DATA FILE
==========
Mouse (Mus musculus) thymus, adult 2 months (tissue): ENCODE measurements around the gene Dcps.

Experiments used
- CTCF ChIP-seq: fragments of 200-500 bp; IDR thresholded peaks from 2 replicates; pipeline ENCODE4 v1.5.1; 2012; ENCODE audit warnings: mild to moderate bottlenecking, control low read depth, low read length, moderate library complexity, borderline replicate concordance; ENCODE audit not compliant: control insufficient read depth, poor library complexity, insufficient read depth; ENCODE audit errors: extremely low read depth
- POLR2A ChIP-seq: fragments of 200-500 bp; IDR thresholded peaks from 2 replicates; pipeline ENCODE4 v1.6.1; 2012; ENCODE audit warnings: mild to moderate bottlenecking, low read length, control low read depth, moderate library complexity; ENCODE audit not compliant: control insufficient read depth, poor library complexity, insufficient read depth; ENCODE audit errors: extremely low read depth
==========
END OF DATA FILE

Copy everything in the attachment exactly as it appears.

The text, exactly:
Mouse (Mus musculus) thymus, adult 2 months (tissue): ENCODE measurements around the gene Dcps.

Experiments used
- CTCF ChIP-seq: fragments of 200-500 bp; IDR thresholded peaks from 2 replicates; pipeline ENCODE4 v1.5.1; 2012; ENCODE audit warnings: mild to moderate bottlenecking, control low read depth, low read length, moderate library complexity, borderline replicate concordance; ENCODE audit not compliant: control insufficient read depth, poor library complexity, insufficient read depth; ENCODE audit errors: extremely low read depth
- POLR2A ChIP-seq: fragments of 200-500 bp; IDR thresholded peaks from 2 replicates; pipeline ENCODE4 v1.6.1; 2012; ENCODE audit warnings: mild to moderate bottlenecking, low read length, control low read depth, moderate library complexity; ENCODE audit not compliant: control insufficient read depth, poor library complexity, insufficient read depth; ENCODE audit errors: extremely low read depth